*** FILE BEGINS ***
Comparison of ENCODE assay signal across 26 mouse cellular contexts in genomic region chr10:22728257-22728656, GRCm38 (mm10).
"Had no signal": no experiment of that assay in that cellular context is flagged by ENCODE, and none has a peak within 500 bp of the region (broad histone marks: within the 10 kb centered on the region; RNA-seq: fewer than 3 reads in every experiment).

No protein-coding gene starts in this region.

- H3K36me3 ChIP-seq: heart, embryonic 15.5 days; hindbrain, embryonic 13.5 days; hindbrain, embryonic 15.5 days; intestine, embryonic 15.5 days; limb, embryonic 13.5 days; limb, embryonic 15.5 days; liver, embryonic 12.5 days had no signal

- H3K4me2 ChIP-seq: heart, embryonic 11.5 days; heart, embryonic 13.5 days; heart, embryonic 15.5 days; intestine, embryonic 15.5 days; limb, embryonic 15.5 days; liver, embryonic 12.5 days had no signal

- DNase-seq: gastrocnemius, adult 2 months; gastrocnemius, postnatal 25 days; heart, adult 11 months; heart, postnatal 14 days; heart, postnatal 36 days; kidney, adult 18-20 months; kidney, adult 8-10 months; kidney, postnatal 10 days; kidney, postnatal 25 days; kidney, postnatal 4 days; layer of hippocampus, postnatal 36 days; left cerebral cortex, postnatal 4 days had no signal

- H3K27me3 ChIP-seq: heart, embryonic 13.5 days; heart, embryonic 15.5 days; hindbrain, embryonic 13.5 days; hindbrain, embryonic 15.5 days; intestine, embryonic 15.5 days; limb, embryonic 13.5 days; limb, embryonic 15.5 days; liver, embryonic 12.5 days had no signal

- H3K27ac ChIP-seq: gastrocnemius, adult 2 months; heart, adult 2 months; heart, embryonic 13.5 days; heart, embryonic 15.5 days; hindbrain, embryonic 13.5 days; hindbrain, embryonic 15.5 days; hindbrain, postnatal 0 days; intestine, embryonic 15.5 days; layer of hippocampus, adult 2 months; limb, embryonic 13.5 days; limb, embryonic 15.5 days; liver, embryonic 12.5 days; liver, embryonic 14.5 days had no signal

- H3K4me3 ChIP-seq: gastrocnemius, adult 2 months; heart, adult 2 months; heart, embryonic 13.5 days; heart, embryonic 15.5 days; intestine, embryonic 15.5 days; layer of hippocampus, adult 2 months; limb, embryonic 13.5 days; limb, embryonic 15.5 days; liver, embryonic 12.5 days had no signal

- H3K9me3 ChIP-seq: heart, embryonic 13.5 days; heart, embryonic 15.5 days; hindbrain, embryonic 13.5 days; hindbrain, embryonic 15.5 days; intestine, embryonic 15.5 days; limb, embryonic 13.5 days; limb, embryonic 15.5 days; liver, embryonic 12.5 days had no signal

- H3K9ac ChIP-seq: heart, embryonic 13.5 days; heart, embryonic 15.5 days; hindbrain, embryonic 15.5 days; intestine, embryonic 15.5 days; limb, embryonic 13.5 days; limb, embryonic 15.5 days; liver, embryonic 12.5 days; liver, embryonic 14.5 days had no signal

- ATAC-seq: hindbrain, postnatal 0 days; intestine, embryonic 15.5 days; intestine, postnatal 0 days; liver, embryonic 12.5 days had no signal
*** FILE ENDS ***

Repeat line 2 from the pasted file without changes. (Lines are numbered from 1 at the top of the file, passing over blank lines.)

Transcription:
"Had no signal": no experiment of that assay in that cellular context is flagged by ENCODE, and none has a peak within 500 bp of the region (broad histone marks: within the 10 kb centered on the region; RNA-seq: fewer than 3 reads in every experiment).